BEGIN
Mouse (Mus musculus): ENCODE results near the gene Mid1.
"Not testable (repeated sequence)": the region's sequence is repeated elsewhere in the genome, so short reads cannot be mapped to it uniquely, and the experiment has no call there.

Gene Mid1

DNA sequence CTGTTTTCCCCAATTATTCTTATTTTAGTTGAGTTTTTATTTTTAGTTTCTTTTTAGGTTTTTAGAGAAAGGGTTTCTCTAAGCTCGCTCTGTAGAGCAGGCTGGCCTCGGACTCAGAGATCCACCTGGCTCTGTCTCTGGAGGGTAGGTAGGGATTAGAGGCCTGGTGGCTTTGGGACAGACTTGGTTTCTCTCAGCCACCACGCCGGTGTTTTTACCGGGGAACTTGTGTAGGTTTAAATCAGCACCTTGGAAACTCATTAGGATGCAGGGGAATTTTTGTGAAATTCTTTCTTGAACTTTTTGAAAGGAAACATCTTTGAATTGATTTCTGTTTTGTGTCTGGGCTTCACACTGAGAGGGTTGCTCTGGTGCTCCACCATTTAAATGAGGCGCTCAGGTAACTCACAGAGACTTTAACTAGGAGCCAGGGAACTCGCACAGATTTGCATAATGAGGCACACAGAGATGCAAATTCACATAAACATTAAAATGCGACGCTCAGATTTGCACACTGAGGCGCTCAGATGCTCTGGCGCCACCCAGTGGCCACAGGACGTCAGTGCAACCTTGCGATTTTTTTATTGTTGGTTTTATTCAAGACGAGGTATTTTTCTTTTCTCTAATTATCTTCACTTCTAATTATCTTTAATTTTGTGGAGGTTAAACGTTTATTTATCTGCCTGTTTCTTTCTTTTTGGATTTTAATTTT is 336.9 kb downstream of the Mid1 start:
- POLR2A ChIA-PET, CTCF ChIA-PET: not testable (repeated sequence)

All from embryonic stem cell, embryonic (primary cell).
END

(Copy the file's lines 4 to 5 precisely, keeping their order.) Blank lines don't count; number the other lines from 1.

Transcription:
DNA sequence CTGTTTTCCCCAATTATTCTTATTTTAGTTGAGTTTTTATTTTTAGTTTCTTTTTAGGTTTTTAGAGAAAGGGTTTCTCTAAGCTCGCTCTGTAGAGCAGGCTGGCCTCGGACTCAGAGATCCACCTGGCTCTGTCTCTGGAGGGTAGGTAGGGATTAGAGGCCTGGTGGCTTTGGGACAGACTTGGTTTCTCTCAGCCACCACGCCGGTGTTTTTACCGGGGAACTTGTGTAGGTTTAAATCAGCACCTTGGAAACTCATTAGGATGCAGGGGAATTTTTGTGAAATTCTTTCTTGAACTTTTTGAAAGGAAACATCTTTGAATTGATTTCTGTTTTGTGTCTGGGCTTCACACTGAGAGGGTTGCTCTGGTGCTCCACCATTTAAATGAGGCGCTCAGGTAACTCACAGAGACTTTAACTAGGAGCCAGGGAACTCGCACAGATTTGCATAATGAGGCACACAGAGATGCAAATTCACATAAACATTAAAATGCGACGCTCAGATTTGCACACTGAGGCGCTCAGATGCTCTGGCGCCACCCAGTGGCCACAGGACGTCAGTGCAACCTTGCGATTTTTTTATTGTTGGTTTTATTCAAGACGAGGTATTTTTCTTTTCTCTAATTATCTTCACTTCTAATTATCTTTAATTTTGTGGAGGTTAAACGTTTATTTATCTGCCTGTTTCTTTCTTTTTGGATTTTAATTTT is 336.9 kb downstream of the Mid1 start:
- POLR2A ChIA-PET, CTCF ChIA-PET: not testable (repeated sequence)